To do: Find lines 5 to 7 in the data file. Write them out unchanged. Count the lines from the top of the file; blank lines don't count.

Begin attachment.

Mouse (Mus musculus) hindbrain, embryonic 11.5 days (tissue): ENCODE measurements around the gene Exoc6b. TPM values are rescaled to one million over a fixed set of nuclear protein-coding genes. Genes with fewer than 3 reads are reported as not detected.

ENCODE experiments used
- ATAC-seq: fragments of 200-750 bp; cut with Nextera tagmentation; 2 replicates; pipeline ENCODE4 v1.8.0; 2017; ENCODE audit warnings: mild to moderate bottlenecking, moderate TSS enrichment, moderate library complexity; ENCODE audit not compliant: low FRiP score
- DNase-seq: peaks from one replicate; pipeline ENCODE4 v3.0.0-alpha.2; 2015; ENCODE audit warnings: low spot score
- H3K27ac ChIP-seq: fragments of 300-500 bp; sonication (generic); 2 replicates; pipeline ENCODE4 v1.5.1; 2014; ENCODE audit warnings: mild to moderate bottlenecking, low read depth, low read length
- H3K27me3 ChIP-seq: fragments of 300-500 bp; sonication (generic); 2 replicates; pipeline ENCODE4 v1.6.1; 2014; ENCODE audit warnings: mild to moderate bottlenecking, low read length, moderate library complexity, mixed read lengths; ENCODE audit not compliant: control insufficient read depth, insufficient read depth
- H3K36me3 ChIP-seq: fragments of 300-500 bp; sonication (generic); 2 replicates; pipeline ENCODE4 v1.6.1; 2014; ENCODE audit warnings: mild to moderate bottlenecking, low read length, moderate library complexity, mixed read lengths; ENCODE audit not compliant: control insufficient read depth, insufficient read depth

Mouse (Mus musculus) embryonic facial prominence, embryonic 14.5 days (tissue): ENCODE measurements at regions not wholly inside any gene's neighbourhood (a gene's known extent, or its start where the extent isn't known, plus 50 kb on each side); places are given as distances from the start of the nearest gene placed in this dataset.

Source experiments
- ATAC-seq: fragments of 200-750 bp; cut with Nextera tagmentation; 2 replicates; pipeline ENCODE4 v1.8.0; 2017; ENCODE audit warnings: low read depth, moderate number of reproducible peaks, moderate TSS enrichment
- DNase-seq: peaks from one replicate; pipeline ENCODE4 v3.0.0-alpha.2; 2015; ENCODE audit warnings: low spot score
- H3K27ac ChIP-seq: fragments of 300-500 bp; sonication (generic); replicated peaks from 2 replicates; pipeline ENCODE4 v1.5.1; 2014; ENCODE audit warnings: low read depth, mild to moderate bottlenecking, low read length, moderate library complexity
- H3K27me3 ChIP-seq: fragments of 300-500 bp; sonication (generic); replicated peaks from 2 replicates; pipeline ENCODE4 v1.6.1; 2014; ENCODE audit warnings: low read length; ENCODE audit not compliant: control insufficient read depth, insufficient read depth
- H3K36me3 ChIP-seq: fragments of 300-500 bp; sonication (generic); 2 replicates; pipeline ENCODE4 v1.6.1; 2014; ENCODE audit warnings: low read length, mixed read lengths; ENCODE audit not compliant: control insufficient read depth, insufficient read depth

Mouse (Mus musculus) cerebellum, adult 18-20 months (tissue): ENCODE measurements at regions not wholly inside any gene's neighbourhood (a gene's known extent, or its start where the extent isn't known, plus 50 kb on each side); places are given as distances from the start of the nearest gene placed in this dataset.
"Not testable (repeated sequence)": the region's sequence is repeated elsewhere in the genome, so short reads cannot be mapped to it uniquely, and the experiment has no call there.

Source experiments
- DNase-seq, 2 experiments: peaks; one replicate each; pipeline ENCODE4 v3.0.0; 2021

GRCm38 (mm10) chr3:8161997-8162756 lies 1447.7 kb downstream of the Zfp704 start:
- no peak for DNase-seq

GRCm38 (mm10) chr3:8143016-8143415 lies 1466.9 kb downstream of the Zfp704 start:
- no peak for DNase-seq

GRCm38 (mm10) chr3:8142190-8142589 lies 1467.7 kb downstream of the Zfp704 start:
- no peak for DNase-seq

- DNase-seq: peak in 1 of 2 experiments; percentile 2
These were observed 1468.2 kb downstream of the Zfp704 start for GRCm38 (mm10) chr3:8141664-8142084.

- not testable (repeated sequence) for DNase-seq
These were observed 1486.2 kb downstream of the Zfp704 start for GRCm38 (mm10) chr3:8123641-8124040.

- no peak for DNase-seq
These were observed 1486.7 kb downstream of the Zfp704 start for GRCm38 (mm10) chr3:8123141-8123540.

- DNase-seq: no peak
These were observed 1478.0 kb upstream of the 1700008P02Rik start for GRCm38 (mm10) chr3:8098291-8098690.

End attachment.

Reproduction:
- H3K27ac ChIP-seq: fragments of 300-500 bp; sonication (generic); 2 replicates; pipeline ENCODE4 v1.5.1; 2014; ENCODE audit warnings: mild to moderate bottlenecking, low read depth, low read length
- H3K27me3 ChIP-seq: fragments of 300-500 bp; sonication (generic); 2 replicates; pipeline ENCODE4 v1.6.1; 2014; ENCODE audit warnings: mild to moderate bottlenecking, low read length, moderate library complexity, mixed read lengths; ENCODE audit not compliant: control insufficient read depth, insufficient read depth
- H3K36me3 ChIP-seq: fragments of 300-500 bp; sonication (generic); 2 replicates; pipeline ENCODE4 v1.6.1; 2014; ENCODE audit warnings: mild to moderate bottlenecking, low read length, moderate library complexity, mixed read lengths; ENCODE audit not compliant: control insufficient read depth, insufficient read depth